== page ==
I remember being angry about this even at the time it was released.

    http://www.youtube.com/watch?v=8QN6p66AtDc

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  19. I wish I had the ability you have, Geoff, to see a scene and have songs come to mind. I know that even if I had stood looking down into the valley while the mist cleared, like you describe at the end of the column, I still wouldn't have remembered a song, however hard I tried. I do remember paintings. Maybe it's how different people's brains work - aural vs visual. But I think I'd rather remember songs than paintings, it would be nice to have a constant soundtrack accompanying me everywhere I went!

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  20. Paul Anka was a sexist song machine, cranking out “(You’re) Having My Baby” and “Dance On Little Girl" and perhaps the worst - “She’s a Lady" which Tom Jones sang. This really is Anka at his most syrupy and sexist, a song that treats women not as fellow humans, but as some sort of combination of children and trophies. Here are the lyrics!:

    Well she’s all you’d ever want,
    She’s the kind they’d like to flaunt and take to dinner.
    Well she always knows her place.
    She’s got style, she’s got grace, She’s a winner.
    She’s a Lady. Whoa whoa whoa, She’s a Lady.
    Talkin’ about that little lady, and the lady is mine.
    Well she’s never in the way
    Always something nice to say, Oh what a blessing.
    I can leave her on her own
    Knowing she’s okay alone, and there’s no messing.
    She’s a lady. Whoa, whoa, whoa. She’s a lady.
    Talkin’ about that little lady, and the lady is mine.
    Well she never asks for very much and I don’t refuse her.
    Always treat her with respect, I never would abuse her.
    What she’s got is hard to find, and I don’t want to lose her
    Help me build a mountain from my little pile of clay. Hey, hey, hey.
    Well she knows what I’m about,
    She can take what I dish out, and that’s not easy,
    Well she knows me through and through,
    She knows just what to do, and how to please me.
    She’s a lady. Whoa, whoa, whoa. She’s a lady.
    Talkin’ about that little lady and the lady is mine.

    Right out of the gate, we’ve got objectification. The woman in question is the “kind you’d like to flaunt.” Not, you know, talk to or nothin’. You want to take her to dinner, show her off to the guys, because what matters most in a woman is that you can show her off to the important people — other men. But don’t worry — she won’t cheat with those guys! You can actually leave her on her own! Awesome!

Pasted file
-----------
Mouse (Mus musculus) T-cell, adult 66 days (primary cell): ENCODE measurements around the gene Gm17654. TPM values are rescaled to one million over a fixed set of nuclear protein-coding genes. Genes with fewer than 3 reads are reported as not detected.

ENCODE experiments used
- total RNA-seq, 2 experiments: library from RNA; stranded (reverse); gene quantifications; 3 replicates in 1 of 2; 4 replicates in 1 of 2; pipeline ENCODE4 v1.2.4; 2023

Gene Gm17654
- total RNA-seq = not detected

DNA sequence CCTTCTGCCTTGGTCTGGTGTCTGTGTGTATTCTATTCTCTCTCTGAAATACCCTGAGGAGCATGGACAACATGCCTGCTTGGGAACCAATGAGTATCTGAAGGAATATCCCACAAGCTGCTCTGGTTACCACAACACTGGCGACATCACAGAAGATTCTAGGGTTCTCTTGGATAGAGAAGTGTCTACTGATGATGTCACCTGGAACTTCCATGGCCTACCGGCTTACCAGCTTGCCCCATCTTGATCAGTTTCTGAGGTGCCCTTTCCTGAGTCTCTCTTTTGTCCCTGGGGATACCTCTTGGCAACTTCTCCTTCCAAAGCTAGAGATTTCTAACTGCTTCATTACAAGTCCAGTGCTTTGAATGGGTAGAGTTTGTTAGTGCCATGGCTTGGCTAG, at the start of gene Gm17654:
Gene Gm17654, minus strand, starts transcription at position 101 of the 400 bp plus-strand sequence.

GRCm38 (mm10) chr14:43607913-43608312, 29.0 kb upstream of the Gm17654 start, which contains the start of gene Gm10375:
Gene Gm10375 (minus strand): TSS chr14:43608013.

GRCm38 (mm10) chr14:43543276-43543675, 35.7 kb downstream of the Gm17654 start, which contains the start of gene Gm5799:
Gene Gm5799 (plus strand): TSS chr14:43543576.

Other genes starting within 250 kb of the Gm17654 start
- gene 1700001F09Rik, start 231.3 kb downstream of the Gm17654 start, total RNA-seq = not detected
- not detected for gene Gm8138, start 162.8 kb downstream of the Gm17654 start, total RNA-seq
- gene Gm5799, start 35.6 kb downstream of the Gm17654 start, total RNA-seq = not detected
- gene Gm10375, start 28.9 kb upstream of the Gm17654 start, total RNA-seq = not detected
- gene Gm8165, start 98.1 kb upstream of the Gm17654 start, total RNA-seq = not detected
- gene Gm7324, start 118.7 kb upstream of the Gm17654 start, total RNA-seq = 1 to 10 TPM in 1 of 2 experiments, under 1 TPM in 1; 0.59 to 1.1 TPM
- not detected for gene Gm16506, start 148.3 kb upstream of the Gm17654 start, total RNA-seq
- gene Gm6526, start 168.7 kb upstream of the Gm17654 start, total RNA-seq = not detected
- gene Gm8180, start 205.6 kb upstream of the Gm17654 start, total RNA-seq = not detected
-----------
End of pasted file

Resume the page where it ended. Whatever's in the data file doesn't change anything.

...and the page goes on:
And of course, she always has something nice to say. Wouldn’t want a woman to criticize you. That’s a bummer. She doesn’t ask for much, either — which is, of course, why one wouldn’t refuse her. (If she did ask for much, of course, that might be different.) And most important, she can “take what I dish out,” which isn’t easy, but isn’t abusive, I guess, or so I say.

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  21. Let me begin by saying Paul Anka has 5 daughters. And he’s from Canada, a country that produces some of the most cordial and polite people in the world. He had a big career as a teenager in the late 50s/early 60s, but his career waned as the 60s. Then after another label change to United Artists he wrote a song which was an ode to his wife and four (at the time) daughters. The song seemed perfect for Anka to sing. But it was suggested that he might want to sing it as a duet and Paul happened to know a lady named Odia Coates who he thought had a wonderfully voice. I wouldn’t say their 2 voices blended well, but it was interesting hearing them together. Nevertheless Paul & Odia were the first interracial duet ever to hit number one. And even in 1974, that was still a progressive thing. So Paul is finally back at number 1, 15 years after his last one. He should have been enjoying it, but many folks including the National Organization of Women decried the song, saying it was misogynistic and Paul was a chauvinist. So let’s break down the lyrics and see if Paul made some bad word choices:

    You’re having my baby,
    What a lovely way of saying how much you love me,
    You’re having my baby,
    What a lovely way of saying what you’re thinking of me

    Gripe #1 with NOW was the use of my in having my baby part. Is our more inclusive? Absolutely. But it doesn’t work. I understand the sensitivity was high back then. Nowadays I’m sure there our many pregnant women would love for the guy to say that’s MY baby. (I’m looking at you, John Edwards.) The part about saying ho much you love & are thinking of me is dorky, but not offensive. In fact I think (and hope for most people’s sake) it’s love that started the child’s life out to begin with. And if you have not had a child, you may not fully get that one til it happens.

    I can see it, your face is glowing,
    I can see it in your eyes. I’m happy you know it

    Here Paul unselfishly recognizes the beauty in his pregnant wife.

    You’re having my baby,
    Your the woman I love & I love what it’s doing to you,
    You’re having my baby,
    You’re a woman in love and I love what’s going through you.